Part 2 of this series introduced AWS Landing Zone and how that solution gives customers a well architected multi-account structure within AWS. Like many other architectures available in the cloud, AWS Landing Zone makes use of a multitude of AWS services and deploys them via infrastructure as code and other DevOps tools to provide an underlying environment that is AWS ready. AWS also provides services that are more platform oriented (PaaS) and abstract away a lot of the complexities that infrastructure sometimes provides. Why run MySQL on an EC2 instance when you can utilize AWS RDS? Why build your own complex cloud networking constructs when you can use AWS Transit Gateway? AWS recently released a new service called Control Tower that is meant to be the platform of choice for creating a landing zone in AWS.
Is this just some flight tracking app?
Questionable naming choice aside, Control Tower is actually a service that simplifies the deployment and management of a landing zone within AWS. Unlike AWS Landing Zone, which uses a Cloud Formation template to initiate the deployment, Control Tower is simply run by clicking the Set up landing zone button within the service. Similar to AWS Landing Zone, the AWS account in which you initiate the deployment of Control Tower will be considered your master account from an AWS Organizations perspective. This is why it is usually best to deploy your landing zone into a brand new, completely unused AWS account. The deployment of Control Tower itself is much simpler than AWS Landing Zone. You essentially need to provide two email addresses, one to be used for each new account that is created by the Control Tower deployment. You also need to choose the region into which you will deploy Control Tower:
Once you enter this info and hit go, Control Tower automates the entire process behind the scenes. This takes about 1-2 hours to complete successfully. Once finished, the box turns green and alerts you that your landing zone is available.
The infrastructure deployed by Control Tower is similar to AWS Landing Zone, but there are key differences. Out of the gate you get a new AWS Organization that consists of your master account as well as the two new accounts deployed by Control Tower: log archive and audit.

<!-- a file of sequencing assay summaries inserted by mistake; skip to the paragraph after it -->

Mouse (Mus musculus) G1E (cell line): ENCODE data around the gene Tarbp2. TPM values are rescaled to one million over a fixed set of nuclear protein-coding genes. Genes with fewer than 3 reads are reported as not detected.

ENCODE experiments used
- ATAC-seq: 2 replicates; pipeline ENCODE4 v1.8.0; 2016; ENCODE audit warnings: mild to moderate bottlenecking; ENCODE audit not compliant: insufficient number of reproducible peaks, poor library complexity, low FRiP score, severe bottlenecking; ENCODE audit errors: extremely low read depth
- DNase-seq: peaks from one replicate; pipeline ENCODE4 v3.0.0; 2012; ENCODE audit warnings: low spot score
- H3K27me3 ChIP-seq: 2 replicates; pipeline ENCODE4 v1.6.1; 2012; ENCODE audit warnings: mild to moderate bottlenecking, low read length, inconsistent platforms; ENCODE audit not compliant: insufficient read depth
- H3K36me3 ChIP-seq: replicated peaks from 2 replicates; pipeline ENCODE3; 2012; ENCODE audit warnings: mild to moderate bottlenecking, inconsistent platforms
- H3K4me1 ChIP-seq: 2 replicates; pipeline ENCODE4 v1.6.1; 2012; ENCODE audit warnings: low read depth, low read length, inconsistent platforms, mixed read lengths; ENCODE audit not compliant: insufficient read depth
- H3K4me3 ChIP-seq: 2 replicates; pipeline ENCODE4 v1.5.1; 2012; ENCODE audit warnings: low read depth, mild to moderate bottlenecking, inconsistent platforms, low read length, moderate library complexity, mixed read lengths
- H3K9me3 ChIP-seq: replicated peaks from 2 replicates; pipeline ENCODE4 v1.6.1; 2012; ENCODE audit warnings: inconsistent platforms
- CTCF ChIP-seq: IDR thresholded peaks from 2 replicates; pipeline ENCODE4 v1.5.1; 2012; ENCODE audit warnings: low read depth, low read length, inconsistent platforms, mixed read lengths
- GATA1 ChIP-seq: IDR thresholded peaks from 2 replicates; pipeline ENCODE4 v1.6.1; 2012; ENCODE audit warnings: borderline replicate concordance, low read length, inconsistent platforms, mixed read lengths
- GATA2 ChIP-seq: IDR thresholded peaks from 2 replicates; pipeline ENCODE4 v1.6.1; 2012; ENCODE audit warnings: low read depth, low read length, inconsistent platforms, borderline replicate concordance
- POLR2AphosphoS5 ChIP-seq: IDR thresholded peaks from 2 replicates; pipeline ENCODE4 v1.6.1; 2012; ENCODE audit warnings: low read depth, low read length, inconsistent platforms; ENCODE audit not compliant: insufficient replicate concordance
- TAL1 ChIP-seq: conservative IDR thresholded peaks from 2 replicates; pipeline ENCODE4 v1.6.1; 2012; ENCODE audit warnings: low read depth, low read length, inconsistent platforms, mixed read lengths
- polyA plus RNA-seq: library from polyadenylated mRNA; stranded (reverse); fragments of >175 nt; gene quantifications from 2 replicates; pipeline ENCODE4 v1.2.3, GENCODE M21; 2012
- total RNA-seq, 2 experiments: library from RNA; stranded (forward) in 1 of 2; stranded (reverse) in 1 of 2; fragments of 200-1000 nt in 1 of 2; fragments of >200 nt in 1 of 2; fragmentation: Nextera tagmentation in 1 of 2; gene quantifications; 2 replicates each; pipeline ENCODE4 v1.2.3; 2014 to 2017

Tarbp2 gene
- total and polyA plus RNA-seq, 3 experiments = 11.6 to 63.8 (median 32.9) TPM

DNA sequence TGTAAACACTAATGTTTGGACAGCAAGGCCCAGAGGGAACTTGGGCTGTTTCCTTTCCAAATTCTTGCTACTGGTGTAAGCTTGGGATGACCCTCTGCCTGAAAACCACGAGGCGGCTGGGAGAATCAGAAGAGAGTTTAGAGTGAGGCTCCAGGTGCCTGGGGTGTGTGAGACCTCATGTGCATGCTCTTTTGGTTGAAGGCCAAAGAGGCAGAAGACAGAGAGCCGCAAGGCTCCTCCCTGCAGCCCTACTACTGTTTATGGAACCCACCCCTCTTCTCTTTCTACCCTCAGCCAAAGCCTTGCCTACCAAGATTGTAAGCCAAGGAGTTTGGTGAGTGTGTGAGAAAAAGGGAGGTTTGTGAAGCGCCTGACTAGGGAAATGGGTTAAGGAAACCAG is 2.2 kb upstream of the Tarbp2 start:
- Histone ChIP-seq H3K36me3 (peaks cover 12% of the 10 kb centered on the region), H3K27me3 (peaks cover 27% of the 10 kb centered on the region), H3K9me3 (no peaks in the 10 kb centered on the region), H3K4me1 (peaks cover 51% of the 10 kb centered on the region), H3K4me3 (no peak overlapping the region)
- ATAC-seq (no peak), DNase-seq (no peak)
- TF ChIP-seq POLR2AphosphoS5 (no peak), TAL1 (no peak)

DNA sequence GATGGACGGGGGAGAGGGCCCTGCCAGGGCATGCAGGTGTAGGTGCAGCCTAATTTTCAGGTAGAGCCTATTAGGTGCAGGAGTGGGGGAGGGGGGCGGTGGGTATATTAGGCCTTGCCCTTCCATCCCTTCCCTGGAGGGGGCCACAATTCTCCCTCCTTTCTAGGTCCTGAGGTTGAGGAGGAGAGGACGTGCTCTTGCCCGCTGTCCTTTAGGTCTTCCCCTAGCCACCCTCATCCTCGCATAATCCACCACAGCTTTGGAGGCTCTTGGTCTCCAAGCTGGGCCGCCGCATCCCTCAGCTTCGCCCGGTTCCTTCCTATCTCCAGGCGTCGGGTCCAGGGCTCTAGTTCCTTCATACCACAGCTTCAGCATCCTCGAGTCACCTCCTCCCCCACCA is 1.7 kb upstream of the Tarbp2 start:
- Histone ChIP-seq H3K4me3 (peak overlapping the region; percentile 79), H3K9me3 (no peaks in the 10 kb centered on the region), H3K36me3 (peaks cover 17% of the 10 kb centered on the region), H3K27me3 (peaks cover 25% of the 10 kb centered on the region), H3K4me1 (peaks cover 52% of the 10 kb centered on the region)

The master account contains the Control Tower service itself, AWS Organizations, the service catalog for an account creation service called Account Factory, AWS SSO, among others. Similar to AWS Landing Zone, there is a log archive account that acts as the aggregation point for CloudTrail and Config logs across the organization. There is also an audit account that contains cross-account security roles and centralized CloudWatch monitoring with SNS notifications.
The main differences in the baseline structure from AWS Landing Zone are that there is no Shared Services account / VPC out of the box, no security account with a pre-defined GuardDuty master, and none of the CodePipeline, S3 bucket for CloudFormation manifest file, and other stuff required by the AWS Landing Zone deployment. Like most other PaaS solutions, Control Tower begins to mask some of the underlying infrastructure of the landing zone itself.
The log archive and audit accounts are provisioned into a Core OU within AWS Organizations, while a default Custom OU is available for new accounts.
Governance via guardrails
One of the big benefits provided by Control Tower is easy access to a set of guard rails that provide governance for your organization. These guardrails are essentially AWS Organizations Service Control Policies (SCPs) under the covers, but Control Tower makes it very easy to view and consume guardrails by giving you the ability to enable/disable them without needing to dig through the JSON to see what they do. These guard rails can be enforced across the entire organization and come in two flavors:
Preventive – when enforced, these guardrails disallow specific actions to take place that would otherwise lead to a policy violation. Guardrails like disallow changes to log archive and disallow actions as a root user enforce rules that actively deny specific actions from taking place.